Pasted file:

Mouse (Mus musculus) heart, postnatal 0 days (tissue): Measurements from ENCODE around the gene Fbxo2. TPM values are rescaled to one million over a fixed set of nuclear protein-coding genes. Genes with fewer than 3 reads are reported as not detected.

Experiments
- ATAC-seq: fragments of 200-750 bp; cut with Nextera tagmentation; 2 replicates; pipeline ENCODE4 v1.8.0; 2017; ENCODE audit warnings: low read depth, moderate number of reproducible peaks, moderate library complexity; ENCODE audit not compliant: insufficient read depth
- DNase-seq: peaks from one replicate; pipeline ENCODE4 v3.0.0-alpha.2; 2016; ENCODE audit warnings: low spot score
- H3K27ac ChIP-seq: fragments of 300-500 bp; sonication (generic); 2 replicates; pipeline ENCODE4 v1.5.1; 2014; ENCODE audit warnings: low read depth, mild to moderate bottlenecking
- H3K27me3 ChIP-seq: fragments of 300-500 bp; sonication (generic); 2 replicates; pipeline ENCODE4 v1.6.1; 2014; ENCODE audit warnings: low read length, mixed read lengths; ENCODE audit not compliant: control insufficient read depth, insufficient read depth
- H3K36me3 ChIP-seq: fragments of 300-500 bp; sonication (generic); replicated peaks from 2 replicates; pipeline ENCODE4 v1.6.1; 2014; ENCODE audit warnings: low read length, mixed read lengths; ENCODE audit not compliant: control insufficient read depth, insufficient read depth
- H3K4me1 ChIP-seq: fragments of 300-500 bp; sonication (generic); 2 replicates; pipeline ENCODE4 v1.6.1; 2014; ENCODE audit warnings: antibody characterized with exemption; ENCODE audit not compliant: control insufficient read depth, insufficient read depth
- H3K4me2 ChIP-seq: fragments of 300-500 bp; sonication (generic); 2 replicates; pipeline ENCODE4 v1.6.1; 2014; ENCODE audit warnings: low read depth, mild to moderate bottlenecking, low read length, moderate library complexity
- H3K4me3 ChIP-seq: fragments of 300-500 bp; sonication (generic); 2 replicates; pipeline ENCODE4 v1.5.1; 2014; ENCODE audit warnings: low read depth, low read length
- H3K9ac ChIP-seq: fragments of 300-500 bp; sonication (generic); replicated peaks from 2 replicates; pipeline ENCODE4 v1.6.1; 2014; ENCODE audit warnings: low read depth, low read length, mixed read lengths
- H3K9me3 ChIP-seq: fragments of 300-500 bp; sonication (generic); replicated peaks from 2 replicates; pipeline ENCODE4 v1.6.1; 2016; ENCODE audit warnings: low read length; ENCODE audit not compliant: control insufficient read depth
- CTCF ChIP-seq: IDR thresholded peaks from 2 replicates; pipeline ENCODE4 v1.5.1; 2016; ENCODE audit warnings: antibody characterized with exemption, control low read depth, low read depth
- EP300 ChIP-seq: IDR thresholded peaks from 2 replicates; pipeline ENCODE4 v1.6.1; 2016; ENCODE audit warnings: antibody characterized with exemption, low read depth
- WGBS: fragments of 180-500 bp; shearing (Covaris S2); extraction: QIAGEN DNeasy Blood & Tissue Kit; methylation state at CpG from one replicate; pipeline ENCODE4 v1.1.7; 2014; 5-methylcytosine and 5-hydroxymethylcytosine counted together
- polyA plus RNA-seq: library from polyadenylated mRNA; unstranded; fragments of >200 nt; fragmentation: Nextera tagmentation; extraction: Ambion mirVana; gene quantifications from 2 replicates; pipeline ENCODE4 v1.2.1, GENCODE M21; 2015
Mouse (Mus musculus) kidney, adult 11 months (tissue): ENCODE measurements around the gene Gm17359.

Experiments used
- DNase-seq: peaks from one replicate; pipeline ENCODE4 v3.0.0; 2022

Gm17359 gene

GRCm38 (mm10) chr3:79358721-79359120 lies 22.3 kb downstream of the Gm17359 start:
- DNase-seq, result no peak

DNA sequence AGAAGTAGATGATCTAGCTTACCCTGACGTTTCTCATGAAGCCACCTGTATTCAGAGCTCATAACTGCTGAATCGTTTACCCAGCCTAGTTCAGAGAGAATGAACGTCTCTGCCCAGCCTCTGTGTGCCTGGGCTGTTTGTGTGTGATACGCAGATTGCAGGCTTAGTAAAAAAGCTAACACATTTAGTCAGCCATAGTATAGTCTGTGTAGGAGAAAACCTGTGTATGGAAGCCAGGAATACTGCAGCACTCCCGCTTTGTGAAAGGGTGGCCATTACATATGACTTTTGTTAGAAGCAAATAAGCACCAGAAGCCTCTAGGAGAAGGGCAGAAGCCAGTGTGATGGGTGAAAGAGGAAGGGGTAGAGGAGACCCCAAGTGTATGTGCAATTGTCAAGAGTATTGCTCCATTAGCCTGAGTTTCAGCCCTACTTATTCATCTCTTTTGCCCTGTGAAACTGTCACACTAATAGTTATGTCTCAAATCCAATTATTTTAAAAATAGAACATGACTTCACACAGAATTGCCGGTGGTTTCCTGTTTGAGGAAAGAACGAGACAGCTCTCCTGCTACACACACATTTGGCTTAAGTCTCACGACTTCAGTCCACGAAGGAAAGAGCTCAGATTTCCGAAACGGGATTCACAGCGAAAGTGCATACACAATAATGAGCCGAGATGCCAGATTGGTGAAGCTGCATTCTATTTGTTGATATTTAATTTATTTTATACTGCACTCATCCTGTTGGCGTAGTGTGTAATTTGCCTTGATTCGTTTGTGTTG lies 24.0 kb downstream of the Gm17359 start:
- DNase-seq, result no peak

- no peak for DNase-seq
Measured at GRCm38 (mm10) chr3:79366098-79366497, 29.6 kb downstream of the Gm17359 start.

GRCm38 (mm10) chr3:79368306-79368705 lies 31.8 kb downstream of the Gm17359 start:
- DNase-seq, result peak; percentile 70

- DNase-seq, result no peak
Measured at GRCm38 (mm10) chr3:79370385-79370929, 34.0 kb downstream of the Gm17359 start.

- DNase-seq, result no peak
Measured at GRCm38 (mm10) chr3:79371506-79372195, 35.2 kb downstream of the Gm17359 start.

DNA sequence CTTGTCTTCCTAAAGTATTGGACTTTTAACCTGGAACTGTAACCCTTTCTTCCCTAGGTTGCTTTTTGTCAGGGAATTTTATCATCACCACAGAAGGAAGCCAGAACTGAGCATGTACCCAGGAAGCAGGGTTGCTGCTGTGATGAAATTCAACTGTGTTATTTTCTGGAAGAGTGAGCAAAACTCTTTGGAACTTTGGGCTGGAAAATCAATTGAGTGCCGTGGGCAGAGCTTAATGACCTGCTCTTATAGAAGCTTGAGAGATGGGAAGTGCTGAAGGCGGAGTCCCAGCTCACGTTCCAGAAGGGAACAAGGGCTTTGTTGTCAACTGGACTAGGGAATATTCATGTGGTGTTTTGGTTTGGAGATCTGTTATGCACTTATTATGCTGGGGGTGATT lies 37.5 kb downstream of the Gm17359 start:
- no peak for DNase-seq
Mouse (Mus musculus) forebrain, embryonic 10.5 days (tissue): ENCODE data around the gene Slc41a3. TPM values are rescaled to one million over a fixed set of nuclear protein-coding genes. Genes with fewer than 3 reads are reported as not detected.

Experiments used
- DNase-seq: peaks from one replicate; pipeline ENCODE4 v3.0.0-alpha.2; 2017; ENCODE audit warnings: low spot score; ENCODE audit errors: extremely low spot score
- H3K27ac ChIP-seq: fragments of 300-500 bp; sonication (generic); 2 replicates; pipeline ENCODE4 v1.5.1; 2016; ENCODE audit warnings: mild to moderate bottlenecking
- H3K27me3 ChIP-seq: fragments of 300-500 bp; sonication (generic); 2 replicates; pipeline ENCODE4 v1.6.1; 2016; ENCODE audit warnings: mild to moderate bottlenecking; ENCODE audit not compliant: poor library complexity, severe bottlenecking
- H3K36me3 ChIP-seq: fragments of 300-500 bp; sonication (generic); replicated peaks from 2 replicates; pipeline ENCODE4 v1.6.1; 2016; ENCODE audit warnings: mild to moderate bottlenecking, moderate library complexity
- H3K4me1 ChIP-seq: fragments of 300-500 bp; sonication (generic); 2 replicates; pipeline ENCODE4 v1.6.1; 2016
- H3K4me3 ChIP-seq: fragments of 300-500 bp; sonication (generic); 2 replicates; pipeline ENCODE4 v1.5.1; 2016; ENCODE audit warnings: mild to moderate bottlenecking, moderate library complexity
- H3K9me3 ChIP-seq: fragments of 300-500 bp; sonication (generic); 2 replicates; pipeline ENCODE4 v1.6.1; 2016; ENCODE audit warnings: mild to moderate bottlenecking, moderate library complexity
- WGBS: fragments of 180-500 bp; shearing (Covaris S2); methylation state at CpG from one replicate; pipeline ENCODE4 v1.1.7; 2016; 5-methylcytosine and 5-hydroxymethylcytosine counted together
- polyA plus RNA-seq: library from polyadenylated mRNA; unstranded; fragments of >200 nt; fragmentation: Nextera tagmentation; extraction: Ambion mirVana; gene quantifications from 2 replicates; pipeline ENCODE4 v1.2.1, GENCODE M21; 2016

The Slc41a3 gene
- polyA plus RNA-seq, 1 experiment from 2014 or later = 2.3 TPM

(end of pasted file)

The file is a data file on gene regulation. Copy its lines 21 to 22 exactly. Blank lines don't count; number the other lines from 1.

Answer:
GRCm38 (mm10) chr3:79358721-79359120 lies 22.3 kb downstream of the Gm17359 start:
- DNase-seq, result no peak